Observations on an Italian Summer Sojourn

We survived our Italian summer – it was tough, but someone’s got to do it!

  • It’s hard to learn even the most basic tourist phrases of another language (hello; excuse me; pardon the fart; where is the toilet?; waiter, the check!; please remove your thumb from my nose) in 4 weeks.
  • I have several anxieties that appear mainly when traveling outside the U.S., such as: When and how much do I tip? Will there be toilets? Are the trails well marked? Will they realize I’m an American and insist that I explain the last election (I cannot)? Can we return our rental car without incident? Will there be toilets?
  • Fun facts about the opera Rigoletto, seen in Verona: Apparently it does not depict how a clown loved then lost an overweight cross-dresser named Gilda. Rather, this classic Verdi opera is about a deformed hunchbacked jester whose redeeming quality is his devotion to his daughter Gilda, who falls heavily for the handsome misogynistic Duke of Mantua, who starts Act III with “La Donna e Mobile” (you’ve heard the tune), its most famous aria (technically, canzone – not to be confused or spellchecked into “calzone”). The first stanza begins:

italian summerLa donna è mobile
Qual piuma al vento,
Muta d’accento — e di pensier.

In the old days, before simultaneous English translation, I assumed this was a song about a woman, Donna, who used her mobile phone to call (“qual”) her pal Al Vento, who had a muted accent and two pensions.

With simultaneous English translation, I finally appreciate that the song is a five-minute smackdown of women. The first passage translates roughly as follows:

Woman is fickle.
Teases and tickles.
Mean and despicable — won’t eat my pickle.

  • The food in the Dolomites is incredible, though as much Germanic (wurst) as Italian (pasta). We cannot resist insanely over-ordering at the first of our four 5-star, 5-course, all-inclusive meals, stumbling from the table sick to our stomachs. But we exert better control the next two nights, leaving merely nauseous. And by the last evening we’re back to our U.S. dining out behavior, simply uttering an exasperated “Why did we eat so much?” as we exit.

Still, by skipping lunch and walking endlessly we keep weight gains within targeted range. (Thus, literally by the skin of our teeth, we avoid returning home and immediately having to buy a new, plus-size wardrobe. Rather, it’s just the usual post-vacation dieting resolutions.)

  • Driving in the Dolomites is an experience, mainly in quick-shifting from 2nd to 3rd gear and back again. I hope the rental company didn’t charge extra for 5th — I barely used it. (I could have skipped 4th, too, except on the A4.)

The tag on the car keys said “gasoline”; the sticker on the gas cap read “diesel”; the attendant clearly thought I was an idiot for asking his advice (diesel, moron) and needing help pumping the gas (though he himself had to reset the handle to get it going).

I enjoy biking and like bikers. But the 200th time I had to downshift to 1st, or full-stop the car, on those narrow, twisted, steeply-inclined roadways, to avoid running a Lance Armstrong wannabe off the road, I was ready to start running them off the road.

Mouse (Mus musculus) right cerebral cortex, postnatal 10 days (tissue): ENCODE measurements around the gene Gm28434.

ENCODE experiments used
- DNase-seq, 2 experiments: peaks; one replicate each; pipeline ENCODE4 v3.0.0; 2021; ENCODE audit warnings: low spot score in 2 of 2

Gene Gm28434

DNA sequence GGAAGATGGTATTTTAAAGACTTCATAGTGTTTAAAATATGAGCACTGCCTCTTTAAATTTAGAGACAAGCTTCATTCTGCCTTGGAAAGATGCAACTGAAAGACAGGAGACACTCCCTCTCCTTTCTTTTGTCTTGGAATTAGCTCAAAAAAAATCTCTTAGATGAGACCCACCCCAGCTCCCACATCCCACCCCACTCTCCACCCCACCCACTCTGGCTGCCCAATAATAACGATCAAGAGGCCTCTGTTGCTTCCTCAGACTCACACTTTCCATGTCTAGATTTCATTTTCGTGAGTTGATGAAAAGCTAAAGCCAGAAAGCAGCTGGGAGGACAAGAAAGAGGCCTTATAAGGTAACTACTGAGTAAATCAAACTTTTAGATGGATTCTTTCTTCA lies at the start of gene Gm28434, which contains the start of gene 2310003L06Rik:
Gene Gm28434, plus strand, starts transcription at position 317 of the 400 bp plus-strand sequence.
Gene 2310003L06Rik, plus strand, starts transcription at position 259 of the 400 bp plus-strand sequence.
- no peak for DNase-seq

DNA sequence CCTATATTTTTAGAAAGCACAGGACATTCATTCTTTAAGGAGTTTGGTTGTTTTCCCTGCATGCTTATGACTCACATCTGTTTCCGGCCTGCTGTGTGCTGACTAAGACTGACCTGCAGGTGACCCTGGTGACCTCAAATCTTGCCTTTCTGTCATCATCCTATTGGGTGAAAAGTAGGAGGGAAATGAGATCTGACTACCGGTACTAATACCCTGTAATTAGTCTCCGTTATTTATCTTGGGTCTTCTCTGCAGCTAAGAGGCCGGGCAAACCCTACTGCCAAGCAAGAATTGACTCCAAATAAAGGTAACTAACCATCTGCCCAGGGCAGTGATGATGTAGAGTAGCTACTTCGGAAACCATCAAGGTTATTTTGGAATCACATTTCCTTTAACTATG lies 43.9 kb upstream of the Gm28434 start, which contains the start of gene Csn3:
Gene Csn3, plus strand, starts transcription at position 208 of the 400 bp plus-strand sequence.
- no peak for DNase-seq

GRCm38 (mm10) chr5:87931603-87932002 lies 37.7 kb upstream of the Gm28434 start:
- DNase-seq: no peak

• In July there are A LOT of tourists in the Dolomites (but with a surprising dearth of English spoken) (maybe my countrymen also feared having to explain the last election) (a young UK couple we met worried they might be called on to defend Brexit). We were rarely more than 100 feet from other hikers on the popular trails and, on the most popular, such as Tre Cime, it felt like a Hajj pilgrimage. Indeed, after we took the funicular to Resciesa, we chanced upon a Catholic service that culminated in a congregational climb up the nearest hilltop to a large wooden crucifix, a true pilgrimage for many.

With all those people passing by – one way or another – I was often on a 4 “buongiorno” per minute pace, a personal best in foreign greetings. (It became so quickly ingrained that my first week back in the States, I had to resist saying it to everyone I passed. After one forgetful buongiorno, to people joining me on an elevator, I immediately burst into the opening song from Beauty and the Beast, pretending I was just playing a character.) (Oddly, this seemed to unnerve them more than my knee-jerk buongiorno.)

  • At Lake Como we stayed in Varenna, prompting this ditty (a parody of Louis Armstrong’s “Let’s Call the Whole Thing Off”):

You say Varenna and I say Verona,
You say Sienna, I’ll visit Sedona.
Varenna, Verona,
Sienna, Sedona.
Let’s call the whole thing off!

Varenna happens to be on the opposite side of the Lake from Bellagio, Menaggio and the male favorite, Fellatio.

No, we did not see George Clooney.

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Howard Zaharoff

Howard Zaharoff

Howard Zaharoff reads (a lot), writes (mostly humor), teaches (occasionally) and practices law (doesn't everyone?). He is the author of "Stump Your Lawyer!" (Chronicle 2007), and his work has appeared in The Boston Globe, Wall Street Journal, Amazing Stories, Computerworld, The Journal of Irreproducible Results, The Annals of Improbable Research and the books Growing Up Jewish (Penguin 1987) and Sex As a Heap of Malfunctioning Rubble (and Further Improbabilities) (Workman 1993), among other places.